By Ikechukwu Nnochiri
ABUJA- A non-governmental organisation under the aegis of Citizens United for the Rehabilitation of Errants (CURE-NIGERIA), has raised the alarm over the mounting number of awaiting trial inmates in the country.
According to the group, out of 72, 000 prison population in Nigeria, more than 47,000, representing 70% are awaiting trial.
Decrying that prisons in the country “have become warehouses for dumping of poor citizens”, the group, said its awaiting trial statistics did not include hundreds of detainees in police stations and other detention centres.
Addressing journalists in Abuja, the Executive Director of CURE-Nigeria, Mr. Sylvester Uhaa, stressed that reducing the number of pre-trial detainees could resolve prison overcrowding, limit the spread of diseases, reduce poverty, and spur development.
He said: “Most pre-trial detainees are poor, economically and politically marginalized. The poor and powerless lack the money to hire a lawyer, procure bail (or bond), or pay a bribe. Poor and marginalized people also lack the social and political connections and influence that can facilitate pre-trial release in many places.
“Largely, our prisons have remained places of punishment and retribution, with little or no emphasise on rehabilitation and reintegration. This is why we are opposed to the construction of 3000 capacity prisons in each geopolitical zone without a responding and holistic approach to justice reforms.
“While we are aware of the urgent need for modern prisons to meet humane and international standards, we are concerned that building of prison in isolation from prison decongestion and other reforms will yield no good. We believe that if new prisons are built without investment in justice and prison reforms, investment in addressing the root causes of crime, reoffending and recidivism, the new prisons will soon be filled up with awaiting trial inmates.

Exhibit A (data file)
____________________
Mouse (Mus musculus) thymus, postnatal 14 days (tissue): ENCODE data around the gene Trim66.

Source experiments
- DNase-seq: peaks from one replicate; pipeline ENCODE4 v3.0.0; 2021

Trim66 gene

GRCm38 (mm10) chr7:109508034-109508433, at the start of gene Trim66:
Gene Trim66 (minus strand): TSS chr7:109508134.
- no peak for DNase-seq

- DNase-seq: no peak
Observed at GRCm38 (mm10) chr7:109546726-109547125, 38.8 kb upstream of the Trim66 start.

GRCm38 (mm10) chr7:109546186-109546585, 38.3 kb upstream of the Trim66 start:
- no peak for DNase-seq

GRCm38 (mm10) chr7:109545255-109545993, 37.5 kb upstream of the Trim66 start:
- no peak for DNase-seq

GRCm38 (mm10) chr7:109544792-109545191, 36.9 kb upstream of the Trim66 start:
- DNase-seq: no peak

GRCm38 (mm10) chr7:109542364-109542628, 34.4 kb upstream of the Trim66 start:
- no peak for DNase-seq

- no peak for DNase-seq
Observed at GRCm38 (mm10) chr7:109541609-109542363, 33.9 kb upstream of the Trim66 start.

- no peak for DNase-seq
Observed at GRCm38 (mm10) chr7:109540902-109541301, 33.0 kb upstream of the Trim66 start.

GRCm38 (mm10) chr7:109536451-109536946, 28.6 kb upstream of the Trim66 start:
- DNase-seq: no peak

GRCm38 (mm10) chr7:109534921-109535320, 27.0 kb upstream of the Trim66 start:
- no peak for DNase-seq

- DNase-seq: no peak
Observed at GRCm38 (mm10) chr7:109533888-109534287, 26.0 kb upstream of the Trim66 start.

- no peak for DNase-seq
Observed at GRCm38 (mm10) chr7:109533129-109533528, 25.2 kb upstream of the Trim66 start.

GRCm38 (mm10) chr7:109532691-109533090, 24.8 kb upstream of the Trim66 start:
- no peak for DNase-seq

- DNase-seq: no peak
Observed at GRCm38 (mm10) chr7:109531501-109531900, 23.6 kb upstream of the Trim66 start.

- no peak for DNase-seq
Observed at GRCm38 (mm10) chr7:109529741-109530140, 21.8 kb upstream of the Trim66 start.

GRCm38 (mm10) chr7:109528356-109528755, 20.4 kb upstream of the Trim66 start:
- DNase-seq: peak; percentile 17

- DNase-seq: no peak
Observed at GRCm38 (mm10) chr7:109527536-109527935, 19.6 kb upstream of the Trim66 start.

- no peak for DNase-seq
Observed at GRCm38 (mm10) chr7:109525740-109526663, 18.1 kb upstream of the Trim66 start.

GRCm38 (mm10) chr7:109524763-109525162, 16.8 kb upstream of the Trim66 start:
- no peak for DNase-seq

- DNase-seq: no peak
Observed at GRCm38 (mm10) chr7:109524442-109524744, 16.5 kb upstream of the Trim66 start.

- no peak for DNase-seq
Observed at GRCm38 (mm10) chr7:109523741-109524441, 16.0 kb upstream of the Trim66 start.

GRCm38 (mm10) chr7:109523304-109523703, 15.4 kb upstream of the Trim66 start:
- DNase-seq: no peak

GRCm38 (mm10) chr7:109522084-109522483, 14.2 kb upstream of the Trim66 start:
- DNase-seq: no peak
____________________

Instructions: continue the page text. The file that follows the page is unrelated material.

“It is deeply troubling to witness firsthand the utter and total boredom of hundreds of men and women who have little or nothing to do to occupy their days in prison. A small percentage attends the few workshops or education programs available in some prisons, while the vast majority sit in their cells doing nothing.
“The only significant investment in the prison has been towards securing inmates, while on a daily basis prisoners, many of whom are able bodied, intelligent and capable people, walk aimlessly around prison yards. Painfully and above all, many of these people are innocent and have no business being in prison.
“My experience of prisons in Nigeria is that they are harsh places of detention and in no way conducive to the change of life that prisoner need. Neither are they places of rehabilitation or preparation for reintegration into society. There is a growing sense within our society that locking offenders up and throwing away the key is the only realistic response. This is wrong!
“We can’t achieve public safely by just sending people to prison. It is high time Nigeria moved fully into the 21st century and developed an approach to incarceration that offers more to people in prison and the community than simply secure custody. A situation whereby our prisons are becoming more and more like warehouses for the poor, economically and socially marginalised, offering no hope for those imprisoned and to the wider community that may be under the illusion that imprisonment will bring real change must be rejected.